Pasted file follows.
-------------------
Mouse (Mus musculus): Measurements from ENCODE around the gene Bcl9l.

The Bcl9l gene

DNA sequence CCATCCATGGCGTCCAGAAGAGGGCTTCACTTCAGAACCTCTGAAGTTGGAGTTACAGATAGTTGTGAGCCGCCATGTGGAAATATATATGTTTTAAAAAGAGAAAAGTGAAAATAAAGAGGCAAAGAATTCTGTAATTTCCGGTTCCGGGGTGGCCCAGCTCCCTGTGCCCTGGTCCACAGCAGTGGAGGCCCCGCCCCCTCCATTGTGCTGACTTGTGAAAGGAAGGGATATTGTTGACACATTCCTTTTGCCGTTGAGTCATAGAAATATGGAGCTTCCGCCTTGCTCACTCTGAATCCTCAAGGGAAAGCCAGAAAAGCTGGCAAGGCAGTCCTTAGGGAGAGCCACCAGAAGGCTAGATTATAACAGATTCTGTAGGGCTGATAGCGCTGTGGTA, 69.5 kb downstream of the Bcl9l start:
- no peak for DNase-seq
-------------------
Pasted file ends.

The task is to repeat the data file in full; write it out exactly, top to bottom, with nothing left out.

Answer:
Mouse (Mus musculus): Measurements from ENCODE around the gene Bcl9l.

The Bcl9l gene

DNA sequence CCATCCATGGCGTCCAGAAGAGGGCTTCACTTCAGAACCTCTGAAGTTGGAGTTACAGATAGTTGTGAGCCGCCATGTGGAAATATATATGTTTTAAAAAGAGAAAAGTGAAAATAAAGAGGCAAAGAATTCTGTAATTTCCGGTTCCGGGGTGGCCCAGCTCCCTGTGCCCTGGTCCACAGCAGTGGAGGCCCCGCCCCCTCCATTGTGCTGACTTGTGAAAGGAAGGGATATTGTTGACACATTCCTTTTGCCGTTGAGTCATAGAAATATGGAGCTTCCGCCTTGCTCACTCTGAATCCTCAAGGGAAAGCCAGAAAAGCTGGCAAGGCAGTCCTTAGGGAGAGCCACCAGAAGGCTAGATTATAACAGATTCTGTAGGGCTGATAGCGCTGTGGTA, 69.5 kb downstream of the Bcl9l start:
- no peak for DNase-seq